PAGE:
Facebook … so many people depend on this expansive social network … it can even become an addiction where its unavailability feels like withdrawal for some.
Then there are thousands of others who eschew the network … they consider it trivial, they prefer their personal information and social connections not be publicly available. Launched in February of 2004, the Facebook network boasts over 1.3 billion active users and over 2 billion registered users.
Though I try to limit my time on Facebook, I’m an “active” user. Once or twice a day, I open the browser window to catch up with whatever stories have accumulated in my timeline. I don’t often post, as such, but my blog posts are always cross-posted from WordPress to Facebook. That’s about the measure of my use. Continue reading “Social Networking Before Facebook”→
Italian researchers are conducting tests that determine how sociable twins are in utero and their discoveries (with the aid of ultrasonography) show babies as young as 14 weeks gestation are interacting in the womb! I think this is fascinating research.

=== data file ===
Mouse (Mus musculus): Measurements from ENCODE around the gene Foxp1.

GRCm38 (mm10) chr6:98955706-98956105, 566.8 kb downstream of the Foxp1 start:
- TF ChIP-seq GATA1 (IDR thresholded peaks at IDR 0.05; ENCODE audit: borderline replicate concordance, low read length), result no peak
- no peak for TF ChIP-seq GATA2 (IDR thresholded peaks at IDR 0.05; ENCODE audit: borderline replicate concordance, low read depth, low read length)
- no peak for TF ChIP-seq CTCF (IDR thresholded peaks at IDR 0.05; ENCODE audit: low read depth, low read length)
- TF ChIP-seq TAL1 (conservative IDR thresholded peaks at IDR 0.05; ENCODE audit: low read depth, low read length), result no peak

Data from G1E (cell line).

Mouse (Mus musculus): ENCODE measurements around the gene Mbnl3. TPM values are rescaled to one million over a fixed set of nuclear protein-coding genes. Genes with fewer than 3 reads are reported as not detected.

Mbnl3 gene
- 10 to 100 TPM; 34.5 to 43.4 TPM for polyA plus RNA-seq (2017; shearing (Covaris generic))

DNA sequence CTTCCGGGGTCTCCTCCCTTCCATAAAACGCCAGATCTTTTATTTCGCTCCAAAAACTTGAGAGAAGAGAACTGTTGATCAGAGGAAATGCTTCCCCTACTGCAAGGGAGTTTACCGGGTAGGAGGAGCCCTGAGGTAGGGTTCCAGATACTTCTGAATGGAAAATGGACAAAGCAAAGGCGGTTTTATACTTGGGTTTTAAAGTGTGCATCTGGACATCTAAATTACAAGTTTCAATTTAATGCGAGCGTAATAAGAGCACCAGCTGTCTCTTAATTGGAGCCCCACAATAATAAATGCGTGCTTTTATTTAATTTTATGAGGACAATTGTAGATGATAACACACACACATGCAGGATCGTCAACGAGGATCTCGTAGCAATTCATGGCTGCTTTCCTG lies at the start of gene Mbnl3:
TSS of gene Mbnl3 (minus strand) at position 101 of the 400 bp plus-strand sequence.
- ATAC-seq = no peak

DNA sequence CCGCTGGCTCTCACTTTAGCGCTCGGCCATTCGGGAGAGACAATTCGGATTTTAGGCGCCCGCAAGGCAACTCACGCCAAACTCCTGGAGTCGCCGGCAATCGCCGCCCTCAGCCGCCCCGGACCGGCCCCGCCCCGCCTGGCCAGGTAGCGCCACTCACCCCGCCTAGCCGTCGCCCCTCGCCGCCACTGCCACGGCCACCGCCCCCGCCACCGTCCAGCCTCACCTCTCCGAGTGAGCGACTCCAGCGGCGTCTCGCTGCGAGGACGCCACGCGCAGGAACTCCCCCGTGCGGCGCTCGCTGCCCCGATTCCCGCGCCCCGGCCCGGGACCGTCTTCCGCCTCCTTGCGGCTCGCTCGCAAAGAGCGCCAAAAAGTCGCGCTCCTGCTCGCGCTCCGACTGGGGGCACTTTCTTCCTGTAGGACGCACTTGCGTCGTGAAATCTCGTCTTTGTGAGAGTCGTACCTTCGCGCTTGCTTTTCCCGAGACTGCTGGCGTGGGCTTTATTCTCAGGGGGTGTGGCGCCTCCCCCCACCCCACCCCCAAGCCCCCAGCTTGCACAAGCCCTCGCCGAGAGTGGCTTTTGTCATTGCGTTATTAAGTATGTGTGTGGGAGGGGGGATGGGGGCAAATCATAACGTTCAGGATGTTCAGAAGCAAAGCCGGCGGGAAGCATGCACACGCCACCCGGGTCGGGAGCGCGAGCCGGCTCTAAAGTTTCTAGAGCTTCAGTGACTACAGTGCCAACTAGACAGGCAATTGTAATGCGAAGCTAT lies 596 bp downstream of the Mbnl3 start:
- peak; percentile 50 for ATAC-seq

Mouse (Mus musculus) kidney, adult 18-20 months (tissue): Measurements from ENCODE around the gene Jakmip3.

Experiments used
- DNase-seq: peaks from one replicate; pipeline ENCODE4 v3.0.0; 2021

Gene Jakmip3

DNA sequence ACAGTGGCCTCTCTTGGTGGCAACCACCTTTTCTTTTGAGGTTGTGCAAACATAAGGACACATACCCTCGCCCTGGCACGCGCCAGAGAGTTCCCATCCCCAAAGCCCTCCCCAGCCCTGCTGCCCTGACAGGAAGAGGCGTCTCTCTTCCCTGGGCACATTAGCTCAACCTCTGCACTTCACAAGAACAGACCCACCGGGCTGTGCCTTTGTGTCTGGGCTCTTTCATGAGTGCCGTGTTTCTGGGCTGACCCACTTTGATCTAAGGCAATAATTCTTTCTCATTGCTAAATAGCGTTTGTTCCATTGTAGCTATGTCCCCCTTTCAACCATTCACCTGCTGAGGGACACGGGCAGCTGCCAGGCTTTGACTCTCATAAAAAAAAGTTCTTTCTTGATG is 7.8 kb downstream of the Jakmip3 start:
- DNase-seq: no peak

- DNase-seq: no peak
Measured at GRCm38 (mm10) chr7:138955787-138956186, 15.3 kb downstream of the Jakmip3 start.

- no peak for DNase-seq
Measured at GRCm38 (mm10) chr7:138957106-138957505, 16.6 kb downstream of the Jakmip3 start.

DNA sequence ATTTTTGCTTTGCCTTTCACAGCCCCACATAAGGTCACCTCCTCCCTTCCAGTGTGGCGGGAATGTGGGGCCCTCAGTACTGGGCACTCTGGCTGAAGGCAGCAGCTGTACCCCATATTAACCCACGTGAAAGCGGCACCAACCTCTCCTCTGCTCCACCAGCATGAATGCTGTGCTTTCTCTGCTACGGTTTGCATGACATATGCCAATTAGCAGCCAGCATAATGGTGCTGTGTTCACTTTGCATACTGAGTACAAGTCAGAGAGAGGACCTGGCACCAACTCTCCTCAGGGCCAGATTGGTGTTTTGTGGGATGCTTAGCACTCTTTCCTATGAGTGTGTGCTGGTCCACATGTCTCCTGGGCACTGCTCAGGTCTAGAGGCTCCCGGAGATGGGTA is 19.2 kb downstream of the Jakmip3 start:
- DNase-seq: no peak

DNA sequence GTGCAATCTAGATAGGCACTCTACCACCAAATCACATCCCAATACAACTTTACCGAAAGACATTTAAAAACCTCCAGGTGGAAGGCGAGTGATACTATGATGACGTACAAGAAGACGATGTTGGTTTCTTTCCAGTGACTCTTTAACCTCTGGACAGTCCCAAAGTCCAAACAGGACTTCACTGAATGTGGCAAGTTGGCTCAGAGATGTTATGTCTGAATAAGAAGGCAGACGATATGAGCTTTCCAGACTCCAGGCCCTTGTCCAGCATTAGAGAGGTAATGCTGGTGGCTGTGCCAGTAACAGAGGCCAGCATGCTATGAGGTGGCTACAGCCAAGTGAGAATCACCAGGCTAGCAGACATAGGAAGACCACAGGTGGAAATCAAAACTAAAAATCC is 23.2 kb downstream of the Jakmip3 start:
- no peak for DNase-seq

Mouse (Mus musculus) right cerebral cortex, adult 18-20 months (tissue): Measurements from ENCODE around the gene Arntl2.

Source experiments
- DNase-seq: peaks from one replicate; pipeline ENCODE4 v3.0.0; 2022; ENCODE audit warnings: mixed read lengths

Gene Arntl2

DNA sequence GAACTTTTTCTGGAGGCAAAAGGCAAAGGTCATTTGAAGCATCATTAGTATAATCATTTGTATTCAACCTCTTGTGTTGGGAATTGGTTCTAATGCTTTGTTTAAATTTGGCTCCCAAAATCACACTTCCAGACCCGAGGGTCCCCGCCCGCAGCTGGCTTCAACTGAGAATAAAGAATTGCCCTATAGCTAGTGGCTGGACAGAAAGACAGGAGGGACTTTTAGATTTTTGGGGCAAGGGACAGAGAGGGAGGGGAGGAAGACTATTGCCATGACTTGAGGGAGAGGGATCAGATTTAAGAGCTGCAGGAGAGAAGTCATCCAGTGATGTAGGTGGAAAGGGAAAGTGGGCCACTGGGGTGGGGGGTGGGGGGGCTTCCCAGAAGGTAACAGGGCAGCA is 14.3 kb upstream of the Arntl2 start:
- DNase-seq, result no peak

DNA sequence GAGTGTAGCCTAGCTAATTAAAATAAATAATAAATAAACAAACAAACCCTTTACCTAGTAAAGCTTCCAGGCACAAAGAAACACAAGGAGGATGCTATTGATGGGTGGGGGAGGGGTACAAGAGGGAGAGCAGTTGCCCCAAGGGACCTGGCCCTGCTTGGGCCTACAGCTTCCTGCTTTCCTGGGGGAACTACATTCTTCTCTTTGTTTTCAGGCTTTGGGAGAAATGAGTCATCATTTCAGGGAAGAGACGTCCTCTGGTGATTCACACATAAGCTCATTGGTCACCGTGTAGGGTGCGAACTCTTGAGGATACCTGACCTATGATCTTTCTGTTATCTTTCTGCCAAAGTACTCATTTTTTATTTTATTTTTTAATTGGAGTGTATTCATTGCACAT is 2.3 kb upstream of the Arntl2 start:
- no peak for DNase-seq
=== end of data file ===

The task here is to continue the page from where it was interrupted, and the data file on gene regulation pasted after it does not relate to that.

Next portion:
We already understand how social humans are after birth. Isn’t it amazing to have a glimpse at the social behavior of twins even before they’re born?! They’re not yet speaking. I doubt they have a developed sense of smell and amniotic fluid may prevent that development. We already know their ears are differentiating sounds.
Because of the research, it’s clear these unborn baby twins are successfully making contact, using their tactile ability to discover each other. Gestures of care and love (reaching out, stroking, etc.) reflect the importance of touch even at this early age. We are social creatures to be sure!
But let’s talk briefly about the reverse side of that coin. I’ve been tripping (virtually) across numerous discussions of how detrimental social media is to our culture. If, as I maintain, we are social creatures, why should there be concern about social media? Aren’t we just acting according to our natures? Continue reading “Digital Discovery”→